Masti’s iftar at Dubai’s La Mer is a contemporary Indian treat

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A tangy cassava chaat, a fresh take on traditional Indian street food. (Photo courtesy: Masti)
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Updated 06 June 2018
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Masti’s iftar at Dubai’s La Mer is a contemporary Indian treat

  • The vibrant, leafy, cliché-free interiors represent a hip, modern India

DUBAI: In a city with no dearth of Indian restaurants, recent arrival Masti has quickly carved out a niche for itself with its — appropriate, given its name translates as ‘fun’ — quirky, lighthearted approach.

The theme is evident the moment you walk into this two-level restaurant located at one end of Dubai’s funkiest beachfront destination, La Mer. The vibrant, leafy, cliché-free interiors represent a hip, modern India, with Art Deco-inspired design, bright accents, and kitschy cool art. With expansive terraces across both levels, the indoors and outdoors meld together seamlessly here, especially in the cooler months.

This month’s iftar offering is a set menu of the restaurant’s greatest hits, with six sharing-style courses offering plenty of well-paced fodder. The meal starts with a lentil soup — this subtly spiced version of that Indian staple, dal, is eminently eatable even without its regular consort, rice.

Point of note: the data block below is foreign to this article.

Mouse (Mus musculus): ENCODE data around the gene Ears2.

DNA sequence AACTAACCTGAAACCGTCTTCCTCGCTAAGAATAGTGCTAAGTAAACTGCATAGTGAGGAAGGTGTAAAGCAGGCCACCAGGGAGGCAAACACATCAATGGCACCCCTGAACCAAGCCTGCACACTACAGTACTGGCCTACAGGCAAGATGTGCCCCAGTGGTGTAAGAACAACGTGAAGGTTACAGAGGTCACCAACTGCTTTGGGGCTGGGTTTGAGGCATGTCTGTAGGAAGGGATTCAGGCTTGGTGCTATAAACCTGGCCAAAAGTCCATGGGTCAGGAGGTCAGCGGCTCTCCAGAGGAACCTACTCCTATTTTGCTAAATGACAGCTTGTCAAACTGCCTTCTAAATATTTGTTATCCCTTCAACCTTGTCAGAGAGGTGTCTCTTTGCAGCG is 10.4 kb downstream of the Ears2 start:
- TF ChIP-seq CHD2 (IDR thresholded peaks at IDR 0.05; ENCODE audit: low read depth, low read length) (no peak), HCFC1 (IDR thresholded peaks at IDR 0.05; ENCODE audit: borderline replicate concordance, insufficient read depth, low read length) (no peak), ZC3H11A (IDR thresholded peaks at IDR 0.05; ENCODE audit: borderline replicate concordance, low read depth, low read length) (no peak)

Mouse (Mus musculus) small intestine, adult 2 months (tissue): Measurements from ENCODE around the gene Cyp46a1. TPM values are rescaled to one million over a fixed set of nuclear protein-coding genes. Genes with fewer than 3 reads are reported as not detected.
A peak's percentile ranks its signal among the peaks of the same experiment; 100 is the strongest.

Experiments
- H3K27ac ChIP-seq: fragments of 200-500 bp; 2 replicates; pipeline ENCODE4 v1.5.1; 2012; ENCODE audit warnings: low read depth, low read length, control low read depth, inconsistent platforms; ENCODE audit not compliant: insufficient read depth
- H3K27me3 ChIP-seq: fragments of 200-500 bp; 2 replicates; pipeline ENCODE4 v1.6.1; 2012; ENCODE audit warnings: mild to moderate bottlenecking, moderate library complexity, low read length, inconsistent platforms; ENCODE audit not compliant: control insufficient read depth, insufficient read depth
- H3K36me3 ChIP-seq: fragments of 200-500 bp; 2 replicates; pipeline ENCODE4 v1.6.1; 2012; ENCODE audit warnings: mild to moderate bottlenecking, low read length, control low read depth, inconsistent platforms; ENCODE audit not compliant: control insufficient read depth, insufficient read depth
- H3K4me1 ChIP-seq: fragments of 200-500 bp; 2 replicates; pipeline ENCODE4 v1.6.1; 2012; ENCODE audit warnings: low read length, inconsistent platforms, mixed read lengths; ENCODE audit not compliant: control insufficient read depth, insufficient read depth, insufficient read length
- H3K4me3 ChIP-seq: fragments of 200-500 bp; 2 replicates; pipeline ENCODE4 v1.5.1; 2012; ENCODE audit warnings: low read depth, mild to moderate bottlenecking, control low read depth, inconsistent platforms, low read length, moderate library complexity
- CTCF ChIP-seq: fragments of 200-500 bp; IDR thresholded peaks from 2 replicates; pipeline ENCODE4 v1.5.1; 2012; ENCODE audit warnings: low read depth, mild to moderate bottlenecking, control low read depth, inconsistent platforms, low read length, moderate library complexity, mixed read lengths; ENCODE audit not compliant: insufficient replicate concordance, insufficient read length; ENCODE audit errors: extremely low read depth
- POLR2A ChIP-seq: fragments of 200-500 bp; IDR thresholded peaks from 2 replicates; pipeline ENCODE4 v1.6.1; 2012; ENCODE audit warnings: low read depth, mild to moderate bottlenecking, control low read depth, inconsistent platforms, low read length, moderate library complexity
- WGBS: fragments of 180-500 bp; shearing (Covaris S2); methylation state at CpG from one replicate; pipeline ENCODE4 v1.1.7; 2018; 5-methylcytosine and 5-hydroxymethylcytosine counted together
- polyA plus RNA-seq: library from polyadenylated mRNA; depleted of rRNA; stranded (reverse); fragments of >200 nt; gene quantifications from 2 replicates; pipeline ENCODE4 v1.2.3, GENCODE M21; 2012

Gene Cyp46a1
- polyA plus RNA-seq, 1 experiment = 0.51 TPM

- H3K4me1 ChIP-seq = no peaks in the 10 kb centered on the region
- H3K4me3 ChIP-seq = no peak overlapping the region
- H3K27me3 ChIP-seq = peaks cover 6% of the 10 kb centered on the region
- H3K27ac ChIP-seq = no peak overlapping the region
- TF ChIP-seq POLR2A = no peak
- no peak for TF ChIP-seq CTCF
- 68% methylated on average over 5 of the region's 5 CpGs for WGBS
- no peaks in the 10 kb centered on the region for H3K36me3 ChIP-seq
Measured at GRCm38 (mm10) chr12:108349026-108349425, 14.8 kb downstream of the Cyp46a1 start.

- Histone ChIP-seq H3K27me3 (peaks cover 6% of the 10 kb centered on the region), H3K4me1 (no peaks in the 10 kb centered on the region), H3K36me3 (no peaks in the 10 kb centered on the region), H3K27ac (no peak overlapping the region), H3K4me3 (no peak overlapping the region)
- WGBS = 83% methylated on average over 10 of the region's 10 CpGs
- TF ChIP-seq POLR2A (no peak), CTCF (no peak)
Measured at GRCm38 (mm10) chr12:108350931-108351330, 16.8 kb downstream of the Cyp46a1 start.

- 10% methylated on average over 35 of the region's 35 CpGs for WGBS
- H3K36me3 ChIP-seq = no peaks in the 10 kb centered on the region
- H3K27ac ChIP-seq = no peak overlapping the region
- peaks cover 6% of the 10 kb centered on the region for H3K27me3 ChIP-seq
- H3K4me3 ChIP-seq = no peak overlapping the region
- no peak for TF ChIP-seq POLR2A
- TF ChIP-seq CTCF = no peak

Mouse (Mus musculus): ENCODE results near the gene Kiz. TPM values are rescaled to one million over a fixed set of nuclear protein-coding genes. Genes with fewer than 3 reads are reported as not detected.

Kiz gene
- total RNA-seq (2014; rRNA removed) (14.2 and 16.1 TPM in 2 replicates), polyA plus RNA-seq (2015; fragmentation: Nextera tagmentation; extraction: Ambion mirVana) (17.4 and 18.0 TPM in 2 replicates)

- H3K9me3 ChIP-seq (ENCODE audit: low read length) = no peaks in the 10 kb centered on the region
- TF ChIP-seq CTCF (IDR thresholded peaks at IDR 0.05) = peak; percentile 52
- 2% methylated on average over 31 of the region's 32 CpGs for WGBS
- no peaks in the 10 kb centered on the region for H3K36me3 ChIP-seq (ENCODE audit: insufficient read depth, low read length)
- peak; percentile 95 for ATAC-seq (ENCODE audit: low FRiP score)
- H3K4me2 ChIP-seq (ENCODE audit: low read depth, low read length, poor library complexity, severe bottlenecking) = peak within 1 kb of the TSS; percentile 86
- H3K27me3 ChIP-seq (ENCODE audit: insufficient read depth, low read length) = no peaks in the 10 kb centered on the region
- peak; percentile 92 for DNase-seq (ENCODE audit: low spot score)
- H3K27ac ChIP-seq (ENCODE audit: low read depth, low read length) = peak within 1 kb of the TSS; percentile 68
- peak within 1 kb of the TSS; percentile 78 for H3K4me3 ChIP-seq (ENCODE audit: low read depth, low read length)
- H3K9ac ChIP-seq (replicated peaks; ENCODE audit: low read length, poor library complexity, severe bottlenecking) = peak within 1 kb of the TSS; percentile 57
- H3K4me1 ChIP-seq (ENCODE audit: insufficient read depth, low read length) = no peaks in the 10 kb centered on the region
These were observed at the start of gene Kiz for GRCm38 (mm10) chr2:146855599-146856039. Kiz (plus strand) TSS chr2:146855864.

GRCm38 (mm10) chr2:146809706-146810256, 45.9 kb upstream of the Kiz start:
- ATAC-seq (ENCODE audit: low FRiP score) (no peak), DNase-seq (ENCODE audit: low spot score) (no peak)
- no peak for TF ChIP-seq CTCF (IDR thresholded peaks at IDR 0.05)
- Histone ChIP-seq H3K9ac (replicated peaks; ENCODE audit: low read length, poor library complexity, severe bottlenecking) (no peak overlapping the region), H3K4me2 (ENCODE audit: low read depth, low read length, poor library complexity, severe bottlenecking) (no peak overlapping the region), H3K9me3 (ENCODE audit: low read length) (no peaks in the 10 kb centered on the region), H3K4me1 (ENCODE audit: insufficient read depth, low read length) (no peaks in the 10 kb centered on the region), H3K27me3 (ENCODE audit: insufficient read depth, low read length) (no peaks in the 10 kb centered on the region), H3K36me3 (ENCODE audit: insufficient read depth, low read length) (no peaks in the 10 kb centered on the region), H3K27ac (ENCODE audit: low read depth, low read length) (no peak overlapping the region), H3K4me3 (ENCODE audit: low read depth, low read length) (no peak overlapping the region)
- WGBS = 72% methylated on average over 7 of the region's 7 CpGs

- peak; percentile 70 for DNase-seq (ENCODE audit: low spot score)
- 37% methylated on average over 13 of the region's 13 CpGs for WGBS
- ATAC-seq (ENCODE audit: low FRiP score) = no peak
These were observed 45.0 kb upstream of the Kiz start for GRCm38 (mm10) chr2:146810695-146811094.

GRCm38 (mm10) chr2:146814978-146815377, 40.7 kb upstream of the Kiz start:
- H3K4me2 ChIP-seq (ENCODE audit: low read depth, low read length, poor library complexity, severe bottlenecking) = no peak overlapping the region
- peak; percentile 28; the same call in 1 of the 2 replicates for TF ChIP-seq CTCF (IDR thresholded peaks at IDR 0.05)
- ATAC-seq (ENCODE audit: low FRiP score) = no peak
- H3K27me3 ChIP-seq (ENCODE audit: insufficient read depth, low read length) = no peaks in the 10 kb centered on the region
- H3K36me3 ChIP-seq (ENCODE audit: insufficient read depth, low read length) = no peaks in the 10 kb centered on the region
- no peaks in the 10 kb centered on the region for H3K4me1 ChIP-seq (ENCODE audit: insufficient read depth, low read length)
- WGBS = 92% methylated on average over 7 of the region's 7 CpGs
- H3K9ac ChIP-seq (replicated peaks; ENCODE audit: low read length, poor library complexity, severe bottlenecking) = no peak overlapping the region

This is followed by a course of cold starters: edamame chaat and a tangy cassava chaat, which are both fresh takes on traditional Indian street food — the chards of flash frozen yoghurt in the former are inspired, while a ‘tomato lace’ provides the appropriate touch of inventiveness in the latter.

For hot starters, there is a choice between lamb or beetroot croquettes. You don’t notice the absence of meat in the vegetarian version, which is packed with flavor, accentuated with a red-pepper dip, and an accompaniment of very moreish crispy kale chips. Plus, you’re served a generous bowl of Masti fries — a kind of Indian-ized poutine, with a curry gravy topping on crisp stringy potato chips.

Mains stick to the evergreen classic, biryani, with the option of chicken or vegetables. This dish doesn’t veer too far from the tried-and-tested, with tender chicken cubes smothered in fragrant homemade spices nestled in a bed of long-grain rice; the delicious crispy kale makes an appearance here again in a yoghurt raita.

While a biryani would usually signal the end of the savory part of a meal, here they’ve saved the best for last. The bhatti-spiced brisket grilled bao sandwich is a bestseller for good reason — melt-in-the-mouth meat pairs perfectly with caramelized onion, oyster sauce, and pomegranate inside a pillowy bun, with a ‘syringe’ of tamarind sauce providing just the punch it needs. Options of pulled tandoori chicken or vegetarian snowpea-and-mushroom baos are also available.

It’s a lot of food to get through but if you think dessert can be skipped, think again. Their signature ‘Lotus’ tiramisu has nothing to do with a tropical flower, but rather the popular caramelized biscuit, which tops a tiramisu-flavored ice-cream stick sitting on a pool of ‘basundi’ (a condensed-milk concoction) — an excellent example of how fusion, when done right, works really well.